Here’s a riddle: a hedge fund manager, a high-powered lobbyist, and a big shot lawyer walk into a bar. There’s one real small business owner in the lot. Which one? Answer: the guy who’s pouring the drinks – me.
Brian went on to talk about why, as a genuine small business owner, he’s for ending the extra Bush tax cuts for the richest 2 percent of Americans, protecting middle class programs like Social Security, Medicaid, and Medicare, and making sure big corporations pay their fair share of taxes.
That’s what the Main Street Alliance is standing for in the lame duck session of Congress. Will you stand with us? Click here to read and sign our “Listen to Main Street” small business statement to Congress.
Wall Street CEOs are lobbying hard for their agenda – lower tax rates for the wealthy and a permanent tax holiday on off-shore profits for multi-national corporations, paid for by cuts to Social Security, Medicaid, and Medicare. That is not a pro-small business agenda.
We need to make sure Congress listens to Main Street, not Wall Street. Click here to read and sign the statement.
Melanie Collins, a small business leader with the Maine Small Business Coalition, traveled to Washington, DC on October 19 to speak at a press conference outside the headquarters of the U.S. Chamber of Commerce challenging the Chamber's secret spending in the 2012 elections. Marking the U.S. Chamber's 100th birthday, Collins joined with organizations representing people across the country to deliver a simple message: The U.S. Chamber doesn't represent small business.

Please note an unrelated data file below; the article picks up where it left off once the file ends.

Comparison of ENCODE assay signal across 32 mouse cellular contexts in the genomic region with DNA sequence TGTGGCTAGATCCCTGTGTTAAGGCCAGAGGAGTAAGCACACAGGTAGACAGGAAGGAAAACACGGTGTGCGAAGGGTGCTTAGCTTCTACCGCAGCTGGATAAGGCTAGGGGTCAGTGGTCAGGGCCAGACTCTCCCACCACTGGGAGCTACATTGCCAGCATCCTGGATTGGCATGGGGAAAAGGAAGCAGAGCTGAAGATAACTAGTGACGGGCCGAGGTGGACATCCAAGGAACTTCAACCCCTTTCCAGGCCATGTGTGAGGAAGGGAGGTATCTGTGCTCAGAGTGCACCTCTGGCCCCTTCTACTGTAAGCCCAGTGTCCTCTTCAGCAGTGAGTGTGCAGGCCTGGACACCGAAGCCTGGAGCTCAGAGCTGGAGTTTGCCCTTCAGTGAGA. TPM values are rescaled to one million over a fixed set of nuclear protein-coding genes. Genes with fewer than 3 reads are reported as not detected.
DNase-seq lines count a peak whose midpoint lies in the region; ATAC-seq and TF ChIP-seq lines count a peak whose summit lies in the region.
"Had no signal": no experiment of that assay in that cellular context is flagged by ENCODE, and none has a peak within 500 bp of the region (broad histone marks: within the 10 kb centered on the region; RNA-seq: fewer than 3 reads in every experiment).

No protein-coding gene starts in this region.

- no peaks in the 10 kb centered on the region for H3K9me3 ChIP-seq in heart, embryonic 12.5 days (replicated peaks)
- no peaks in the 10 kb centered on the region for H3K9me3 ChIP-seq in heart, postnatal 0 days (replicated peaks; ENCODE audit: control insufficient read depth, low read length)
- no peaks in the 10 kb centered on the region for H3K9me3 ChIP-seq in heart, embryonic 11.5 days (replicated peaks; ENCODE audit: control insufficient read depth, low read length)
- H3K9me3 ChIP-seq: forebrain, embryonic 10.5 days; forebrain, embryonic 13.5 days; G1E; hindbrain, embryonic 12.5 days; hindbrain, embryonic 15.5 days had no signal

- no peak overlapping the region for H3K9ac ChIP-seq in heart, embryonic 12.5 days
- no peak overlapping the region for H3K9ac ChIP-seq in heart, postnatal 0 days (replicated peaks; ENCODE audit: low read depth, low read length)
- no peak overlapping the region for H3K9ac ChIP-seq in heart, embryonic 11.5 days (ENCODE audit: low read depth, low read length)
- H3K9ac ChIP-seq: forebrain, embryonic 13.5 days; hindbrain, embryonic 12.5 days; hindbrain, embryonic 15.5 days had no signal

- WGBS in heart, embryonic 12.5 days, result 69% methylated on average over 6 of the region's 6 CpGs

"Secrecy is at the heart of the Chamber's sales pitch," said Collins. "When I want to make my voice heard, I stand up and speak. I use my name. I think the Chamber's big donors should, too."
Collins added, "The most offensive part of all this special interest political spending is that they do it under the name of the small business owner. I call that small business identity theft. The U.S. Chamber of Commerce doesn't speak for small businesses, and they don't speak for me."
The U.S. Chamber has already spent more than $1.3 on outside spending funding political advertisements in Maine's Senate race. Although many local chambers of commerce in Maine distanced themselves from the U.S. Chamber's initial ad buys, the Chamber continues to attack candidates for U.S. Senate in Maine under the guise of speaking for Maine small businesses. A week ago, the Chamber bought another $500,000 in ad time.
"When outside groups and big corporations like Anthem spend money to try to buy elections in Maine, small business owners from all across the state lose out," said Collins.
Small business owners see corporate tax loopholes and accounting gimmicks used to shift U.S. profits offshore to avoid taxes as serious problems, according to independent nationwide opinion polling released on February 6. Small business owners say big corporations and the wealthy don’t pay their fair share of taxes. They support increasing taxes on millionaire incomes, allowing high-end tax cuts to expire, and closing the carried interest loophole that gives big tax breaks to hedge fund managers.
These are among the key findings of a scientific nationwide survey of small business owners commissioned by the American Sustainable Business Council, Main Street Alliance and Small Business Majority.
Small business owners need to make our voices heard in the unfolding debate over ending the special Bush tax cuts for the top 2 percent. The name of small business is being used by special interest groups to protect extra tax breaks for the wealthiest Americans. Real small business owners can't let this identity theft - stealing our good name to advance a special interest agenda - go unchallenged.